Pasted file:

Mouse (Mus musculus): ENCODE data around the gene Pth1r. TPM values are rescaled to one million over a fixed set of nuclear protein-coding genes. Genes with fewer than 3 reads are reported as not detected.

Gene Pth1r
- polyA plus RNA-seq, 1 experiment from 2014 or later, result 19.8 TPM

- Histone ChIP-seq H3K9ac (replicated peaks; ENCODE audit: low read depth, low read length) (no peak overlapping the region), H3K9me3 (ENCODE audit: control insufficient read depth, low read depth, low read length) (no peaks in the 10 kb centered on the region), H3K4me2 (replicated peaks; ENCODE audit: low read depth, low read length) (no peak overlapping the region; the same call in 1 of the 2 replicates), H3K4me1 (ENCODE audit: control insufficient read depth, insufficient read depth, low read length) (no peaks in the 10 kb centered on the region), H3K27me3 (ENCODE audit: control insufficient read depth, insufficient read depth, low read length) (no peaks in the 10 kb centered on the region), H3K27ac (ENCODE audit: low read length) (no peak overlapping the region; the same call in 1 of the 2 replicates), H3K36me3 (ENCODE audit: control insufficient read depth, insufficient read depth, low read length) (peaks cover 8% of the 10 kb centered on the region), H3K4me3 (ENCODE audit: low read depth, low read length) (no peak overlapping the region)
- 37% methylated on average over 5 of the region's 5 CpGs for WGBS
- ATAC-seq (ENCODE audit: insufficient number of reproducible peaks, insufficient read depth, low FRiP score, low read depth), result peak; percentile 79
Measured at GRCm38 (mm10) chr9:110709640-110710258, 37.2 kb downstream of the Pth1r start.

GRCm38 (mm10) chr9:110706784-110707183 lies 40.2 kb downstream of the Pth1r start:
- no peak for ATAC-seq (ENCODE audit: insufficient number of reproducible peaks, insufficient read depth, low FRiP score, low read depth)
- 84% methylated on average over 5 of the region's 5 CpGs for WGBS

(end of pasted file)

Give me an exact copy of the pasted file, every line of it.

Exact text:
Mouse (Mus musculus): ENCODE data around the gene Pth1r. TPM values are rescaled to one million over a fixed set of nuclear protein-coding genes. Genes with fewer than 3 reads are reported as not detected.

Gene Pth1r
- polyA plus RNA-seq, 1 experiment from 2014 or later, result 19.8 TPM

- Histone ChIP-seq H3K9ac (replicated peaks; ENCODE audit: low read depth, low read length) (no peak overlapping the region), H3K9me3 (ENCODE audit: control insufficient read depth, low read depth, low read length) (no peaks in the 10 kb centered on the region), H3K4me2 (replicated peaks; ENCODE audit: low read depth, low read length) (no peak overlapping the region; the same call in 1 of the 2 replicates), H3K4me1 (ENCODE audit: control insufficient read depth, insufficient read depth, low read length) (no peaks in the 10 kb centered on the region), H3K27me3 (ENCODE audit: control insufficient read depth, insufficient read depth, low read length) (no peaks in the 10 kb centered on the region), H3K27ac (ENCODE audit: low read length) (no peak overlapping the region; the same call in 1 of the 2 replicates), H3K36me3 (ENCODE audit: control insufficient read depth, insufficient read depth, low read length) (peaks cover 8% of the 10 kb centered on the region), H3K4me3 (ENCODE audit: low read depth, low read length) (no peak overlapping the region)
- 37% methylated on average over 5 of the region's 5 CpGs for WGBS
- ATAC-seq (ENCODE audit: insufficient number of reproducible peaks, insufficient read depth, low FRiP score, low read depth), result peak; percentile 79
Measured at GRCm38 (mm10) chr9:110709640-110710258, 37.2 kb downstream of the Pth1r start.

GRCm38 (mm10) chr9:110706784-110707183 lies 40.2 kb downstream of the Pth1r start:
- no peak for ATAC-seq (ENCODE audit: insufficient number of reproducible peaks, insufficient read depth, low FRiP score, low read depth)
- 84% methylated on average over 5 of the region's 5 CpGs for WGBS